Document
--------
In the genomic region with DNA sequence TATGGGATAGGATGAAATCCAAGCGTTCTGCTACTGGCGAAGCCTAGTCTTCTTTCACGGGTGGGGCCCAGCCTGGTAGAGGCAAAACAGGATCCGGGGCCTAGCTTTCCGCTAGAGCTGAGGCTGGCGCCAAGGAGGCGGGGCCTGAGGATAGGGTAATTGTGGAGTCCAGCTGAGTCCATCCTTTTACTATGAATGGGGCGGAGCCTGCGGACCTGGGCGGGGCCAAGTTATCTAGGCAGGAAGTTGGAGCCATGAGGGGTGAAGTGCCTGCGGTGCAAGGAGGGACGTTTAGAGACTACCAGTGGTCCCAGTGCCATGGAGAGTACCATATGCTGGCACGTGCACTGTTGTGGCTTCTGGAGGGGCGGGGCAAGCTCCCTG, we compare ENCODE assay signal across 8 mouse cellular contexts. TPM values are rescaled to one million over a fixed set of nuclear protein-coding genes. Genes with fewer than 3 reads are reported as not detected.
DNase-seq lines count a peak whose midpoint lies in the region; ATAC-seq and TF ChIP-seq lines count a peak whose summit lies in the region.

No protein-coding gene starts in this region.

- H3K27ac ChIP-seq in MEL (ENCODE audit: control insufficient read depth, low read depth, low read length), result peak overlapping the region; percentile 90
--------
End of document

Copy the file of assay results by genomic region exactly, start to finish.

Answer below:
In the genomic region with DNA sequence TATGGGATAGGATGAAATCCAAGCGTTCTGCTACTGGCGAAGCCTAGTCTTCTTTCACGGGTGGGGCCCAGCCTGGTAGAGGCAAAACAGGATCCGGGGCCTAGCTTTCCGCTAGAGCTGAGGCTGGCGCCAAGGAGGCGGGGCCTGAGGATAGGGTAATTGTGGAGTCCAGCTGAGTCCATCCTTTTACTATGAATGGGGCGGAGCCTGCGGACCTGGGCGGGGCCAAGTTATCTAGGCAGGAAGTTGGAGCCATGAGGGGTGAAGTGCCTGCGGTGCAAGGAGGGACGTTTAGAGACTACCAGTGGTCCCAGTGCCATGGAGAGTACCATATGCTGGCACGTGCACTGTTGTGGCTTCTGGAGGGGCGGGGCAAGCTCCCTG, we compare ENCODE assay signal across 8 mouse cellular contexts. TPM values are rescaled to one million over a fixed set of nuclear protein-coding genes. Genes with fewer than 3 reads are reported as not detected.
DNase-seq lines count a peak whose midpoint lies in the region; ATAC-seq and TF ChIP-seq lines count a peak whose summit lies in the region.

No protein-coding gene starts in this region.

- H3K27ac ChIP-seq in MEL (ENCODE audit: control insufficient read depth, low read depth, low read length), result peak overlapping the region; percentile 90